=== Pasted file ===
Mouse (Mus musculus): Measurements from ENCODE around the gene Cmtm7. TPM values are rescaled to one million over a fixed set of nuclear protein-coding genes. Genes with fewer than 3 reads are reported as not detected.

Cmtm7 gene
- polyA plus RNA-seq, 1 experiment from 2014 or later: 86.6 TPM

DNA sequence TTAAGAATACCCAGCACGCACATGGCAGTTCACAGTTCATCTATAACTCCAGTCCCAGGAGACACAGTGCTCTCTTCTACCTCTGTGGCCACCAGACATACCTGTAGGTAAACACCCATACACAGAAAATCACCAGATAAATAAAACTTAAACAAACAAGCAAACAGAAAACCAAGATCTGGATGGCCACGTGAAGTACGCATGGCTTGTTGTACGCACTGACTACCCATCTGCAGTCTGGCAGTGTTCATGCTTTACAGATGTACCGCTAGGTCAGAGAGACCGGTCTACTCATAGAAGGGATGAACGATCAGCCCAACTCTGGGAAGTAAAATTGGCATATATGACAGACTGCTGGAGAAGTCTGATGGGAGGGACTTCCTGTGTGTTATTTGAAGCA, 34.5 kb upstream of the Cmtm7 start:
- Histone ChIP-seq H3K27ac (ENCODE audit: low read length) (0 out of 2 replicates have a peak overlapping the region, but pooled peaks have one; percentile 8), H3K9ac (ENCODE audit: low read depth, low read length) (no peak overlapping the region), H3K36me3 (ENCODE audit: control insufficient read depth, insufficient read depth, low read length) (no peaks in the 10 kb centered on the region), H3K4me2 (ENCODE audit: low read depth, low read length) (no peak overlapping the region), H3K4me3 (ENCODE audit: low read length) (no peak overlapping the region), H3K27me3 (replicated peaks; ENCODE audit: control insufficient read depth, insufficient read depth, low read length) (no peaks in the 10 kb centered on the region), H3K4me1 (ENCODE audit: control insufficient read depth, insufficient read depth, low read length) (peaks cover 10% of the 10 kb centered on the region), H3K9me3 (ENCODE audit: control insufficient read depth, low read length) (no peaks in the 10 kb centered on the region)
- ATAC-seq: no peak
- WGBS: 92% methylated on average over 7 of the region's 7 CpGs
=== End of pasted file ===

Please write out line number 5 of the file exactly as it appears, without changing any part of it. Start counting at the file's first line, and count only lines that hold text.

- Histone ChIP-seq H3K27ac (ENCODE audit: low read length) (0 out of 2 replicates have a peak overlapping the region, but pooled peaks have one; percentile 8), H3K9ac (ENCODE audit: low read depth, low read length) (no peak overlapping the region), H3K36me3 (ENCODE audit: control insufficient read depth, insufficient read depth, low read length) (no peaks in the 10 kb centered on the region), H3K4me2 (ENCODE audit: low read depth, low read length) (no peak overlapping the region), H3K4me3 (ENCODE audit: low read length) (no peak overlapping the region), H3K27me3 (replicated peaks; ENCODE audit: control insufficient read depth, insufficient read depth, low read length) (no peaks in the 10 kb centered on the region), H3K4me1 (ENCODE audit: control insufficient read depth, insufficient read depth, low read length) (peaks cover 10% of the 10 kb centered on the region), H3K9me3 (ENCODE audit: control insufficient read depth, low read length) (no peaks in the 10 kb centered on the region)